A white actor has been cast in the Aladdin remake, and people aren't happy
Hollywood doesn't have the best track record when it comes to racial issues. In the past, we've seen glaring instances of cultural appropriation, such as white actors cast as people of colour, and a general lack of diversity in films across the board. There's simply no excuse for whitewashing these days, nor has there ever been - so why does it keep happening?
Just recently, actor Ed Skrein dropped out of Hellboy when he realised that his character was supposed to be Asian-American. Similar issues were raised earlier on in the year, too, when Ghost in the Shell (originally a Japanese animation) was remade with a white cast. Time and time again, diversity and proper representation is being overlooked, in favour of casting an already well-known white actor.
The latest film to fall victim to whitewashing is Guy Ritchie's live-action remake of the Disney classic, Aladdin.
As everyone who's seen the 1992 animated version will know, the film is set the fictional Arab nation of Agrabah. Understandably, there are no white people in it. So why exactly has Billy Magnussen, a blue-eyed, blonde-haired actor, been cast in the remake?
Many people have used Twitter to ask the exact same thing.
Some were clearly irked by the casting, arguing that the new character was only introduced to satisfy white viewers. "Disney shoehorned a white guy into the
#Aladdin movie because they just gotta have a white person in a movie set in the Middle East," wrote RJ Sharp.
Others were simply baffled by the choice: "I am so confused to why they add a new white character to a complete story that is set in the Middle East?" wrote Nardy.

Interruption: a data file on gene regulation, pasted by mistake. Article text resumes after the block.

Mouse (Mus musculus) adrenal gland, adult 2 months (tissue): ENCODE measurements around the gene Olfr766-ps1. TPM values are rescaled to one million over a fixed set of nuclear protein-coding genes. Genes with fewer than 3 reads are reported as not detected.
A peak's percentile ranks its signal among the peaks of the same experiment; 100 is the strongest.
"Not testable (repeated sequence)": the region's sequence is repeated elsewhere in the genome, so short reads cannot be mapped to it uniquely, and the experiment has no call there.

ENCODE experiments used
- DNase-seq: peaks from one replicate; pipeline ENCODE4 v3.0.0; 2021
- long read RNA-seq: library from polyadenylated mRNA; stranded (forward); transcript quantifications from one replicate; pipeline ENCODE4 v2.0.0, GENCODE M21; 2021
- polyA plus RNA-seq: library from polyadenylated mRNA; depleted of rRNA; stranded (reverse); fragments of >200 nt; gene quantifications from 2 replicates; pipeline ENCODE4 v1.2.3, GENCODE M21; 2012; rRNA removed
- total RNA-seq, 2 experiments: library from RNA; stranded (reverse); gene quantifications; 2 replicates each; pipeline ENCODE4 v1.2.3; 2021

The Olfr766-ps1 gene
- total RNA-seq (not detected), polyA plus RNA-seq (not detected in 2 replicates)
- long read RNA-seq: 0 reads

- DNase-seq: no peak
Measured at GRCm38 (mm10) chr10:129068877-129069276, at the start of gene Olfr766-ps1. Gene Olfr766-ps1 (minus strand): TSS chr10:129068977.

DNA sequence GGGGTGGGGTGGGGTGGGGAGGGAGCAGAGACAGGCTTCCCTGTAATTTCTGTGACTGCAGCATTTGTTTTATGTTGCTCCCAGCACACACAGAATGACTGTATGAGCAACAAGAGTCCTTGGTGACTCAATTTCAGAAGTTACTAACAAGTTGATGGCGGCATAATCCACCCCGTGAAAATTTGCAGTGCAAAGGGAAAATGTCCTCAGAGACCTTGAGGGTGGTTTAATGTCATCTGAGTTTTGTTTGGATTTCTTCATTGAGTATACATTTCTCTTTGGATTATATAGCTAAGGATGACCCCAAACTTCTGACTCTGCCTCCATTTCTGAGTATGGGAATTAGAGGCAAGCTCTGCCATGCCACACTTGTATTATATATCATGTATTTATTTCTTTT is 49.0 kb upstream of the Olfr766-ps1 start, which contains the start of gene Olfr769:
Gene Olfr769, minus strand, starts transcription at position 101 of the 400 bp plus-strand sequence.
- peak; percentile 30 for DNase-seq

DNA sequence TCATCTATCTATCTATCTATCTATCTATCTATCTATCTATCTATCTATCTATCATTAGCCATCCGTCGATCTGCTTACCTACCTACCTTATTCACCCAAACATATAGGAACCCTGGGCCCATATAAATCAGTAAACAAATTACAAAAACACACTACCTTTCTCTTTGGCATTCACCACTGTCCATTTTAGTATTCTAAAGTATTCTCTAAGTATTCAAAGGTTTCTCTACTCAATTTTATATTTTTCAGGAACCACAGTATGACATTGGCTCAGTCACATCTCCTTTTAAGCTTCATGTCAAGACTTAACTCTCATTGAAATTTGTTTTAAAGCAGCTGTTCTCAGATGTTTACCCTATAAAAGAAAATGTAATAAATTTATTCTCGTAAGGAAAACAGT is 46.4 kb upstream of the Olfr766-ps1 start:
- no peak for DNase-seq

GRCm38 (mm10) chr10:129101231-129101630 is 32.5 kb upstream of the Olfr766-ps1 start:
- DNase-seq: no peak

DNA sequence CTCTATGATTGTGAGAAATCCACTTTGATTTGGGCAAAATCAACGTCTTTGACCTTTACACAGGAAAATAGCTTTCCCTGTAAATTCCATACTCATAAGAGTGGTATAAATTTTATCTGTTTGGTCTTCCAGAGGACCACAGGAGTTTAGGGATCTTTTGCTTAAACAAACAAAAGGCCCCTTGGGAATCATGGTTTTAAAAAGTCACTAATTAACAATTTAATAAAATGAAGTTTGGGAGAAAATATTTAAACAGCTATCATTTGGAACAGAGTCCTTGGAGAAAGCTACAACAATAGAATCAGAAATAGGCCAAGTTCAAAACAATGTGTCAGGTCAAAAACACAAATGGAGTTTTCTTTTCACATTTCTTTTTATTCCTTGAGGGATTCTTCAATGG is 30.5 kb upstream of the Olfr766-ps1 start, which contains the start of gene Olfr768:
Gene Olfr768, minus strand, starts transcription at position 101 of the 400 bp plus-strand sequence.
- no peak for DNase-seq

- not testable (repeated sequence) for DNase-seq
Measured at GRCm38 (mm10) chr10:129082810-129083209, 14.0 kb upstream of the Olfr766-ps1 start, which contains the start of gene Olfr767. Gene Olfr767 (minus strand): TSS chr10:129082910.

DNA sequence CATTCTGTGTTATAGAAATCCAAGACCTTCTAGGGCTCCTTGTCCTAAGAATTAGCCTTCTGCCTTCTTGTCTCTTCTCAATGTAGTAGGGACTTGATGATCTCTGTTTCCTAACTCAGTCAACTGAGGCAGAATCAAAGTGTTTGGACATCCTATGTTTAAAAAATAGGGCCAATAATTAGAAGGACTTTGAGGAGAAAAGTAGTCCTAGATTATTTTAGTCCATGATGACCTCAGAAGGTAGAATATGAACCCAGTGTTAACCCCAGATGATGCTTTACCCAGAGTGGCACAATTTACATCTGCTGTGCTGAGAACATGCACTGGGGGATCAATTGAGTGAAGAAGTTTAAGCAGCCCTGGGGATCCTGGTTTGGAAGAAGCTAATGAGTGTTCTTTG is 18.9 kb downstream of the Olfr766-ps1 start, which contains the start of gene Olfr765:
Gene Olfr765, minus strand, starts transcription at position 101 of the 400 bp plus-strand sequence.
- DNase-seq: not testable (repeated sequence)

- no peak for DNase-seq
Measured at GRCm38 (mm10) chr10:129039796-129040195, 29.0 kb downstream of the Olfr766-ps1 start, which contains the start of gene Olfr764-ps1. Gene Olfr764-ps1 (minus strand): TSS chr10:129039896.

And their confusion is understandable. It seems to many that the only reason to throw a white man into the film would be as part of some misguided attempt to appeal to white viewers. But that's completely nonsensical, considering the original was hugely successful with only Arabic characters in the story.
Producer Dan Lin had said at the beginning of the year that the remake would stay true to the original. "Luckily for me, Guy Ritchie has the same vision and Disney has the same vision, so we’re not here to make Prince of Persia," he said, referencing the casting of white actors in a film set in the Middle East. "We want to make a movie that’s authentic to that world."
Evidently, Lin's definition of 'authenticity' is slightly different to everyone else's.
Some may argue that having one white actor in a cast that is still mostly made up of people of colour is no big deal, but others beg to differ. This series of tweets demonstrates the imbalance in the way white people are represented in comparison to other races:
The importance of having diverse characters on our screens goes beyond the need to fill some sort of quota. Diversity provides better representation for kids who are looking for positive images of themselves in the media, allows different stories to be told from previously-muted perspectives, and ultimately demonstrates that white people don't have to be included in everything.
Disney have yet to comment on the matter, but have announced that their casting is complete, and that production is already underway.
For more occasions where Hollywood has been guilty of whitewashing, check out 10 times movie executives painted Tinseltown white.